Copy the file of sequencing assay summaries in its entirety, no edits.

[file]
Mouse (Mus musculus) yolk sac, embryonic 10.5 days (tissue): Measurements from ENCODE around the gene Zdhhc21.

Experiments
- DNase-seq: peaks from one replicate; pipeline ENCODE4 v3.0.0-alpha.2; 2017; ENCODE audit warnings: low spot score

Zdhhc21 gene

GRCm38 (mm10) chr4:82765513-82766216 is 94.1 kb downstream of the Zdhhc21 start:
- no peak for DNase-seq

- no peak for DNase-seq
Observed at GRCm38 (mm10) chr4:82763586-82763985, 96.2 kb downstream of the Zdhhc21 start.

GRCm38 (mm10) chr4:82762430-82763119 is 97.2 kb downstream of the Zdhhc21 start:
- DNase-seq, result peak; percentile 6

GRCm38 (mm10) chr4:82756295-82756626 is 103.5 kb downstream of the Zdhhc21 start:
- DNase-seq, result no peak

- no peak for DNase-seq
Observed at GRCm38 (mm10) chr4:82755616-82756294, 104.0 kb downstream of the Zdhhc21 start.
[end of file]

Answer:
Mouse (Mus musculus) yolk sac, embryonic 10.5 days (tissue): Measurements from ENCODE around the gene Zdhhc21.

Experiments
- DNase-seq: peaks from one replicate; pipeline ENCODE4 v3.0.0-alpha.2; 2017; ENCODE audit warnings: low spot score

Zdhhc21 gene

GRCm38 (mm10) chr4:82765513-82766216 is 94.1 kb downstream of the Zdhhc21 start:
- no peak for DNase-seq

- no peak for DNase-seq
Observed at GRCm38 (mm10) chr4:82763586-82763985, 96.2 kb downstream of the Zdhhc21 start.

GRCm38 (mm10) chr4:82762430-82763119 is 97.2 kb downstream of the Zdhhc21 start:
- DNase-seq, result peak; percentile 6

GRCm38 (mm10) chr4:82756295-82756626 is 103.5 kb downstream of the Zdhhc21 start:
- DNase-seq, result no peak

- no peak for DNase-seq
Observed at GRCm38 (mm10) chr4:82755616-82756294, 104.0 kb downstream of the Zdhhc21 start.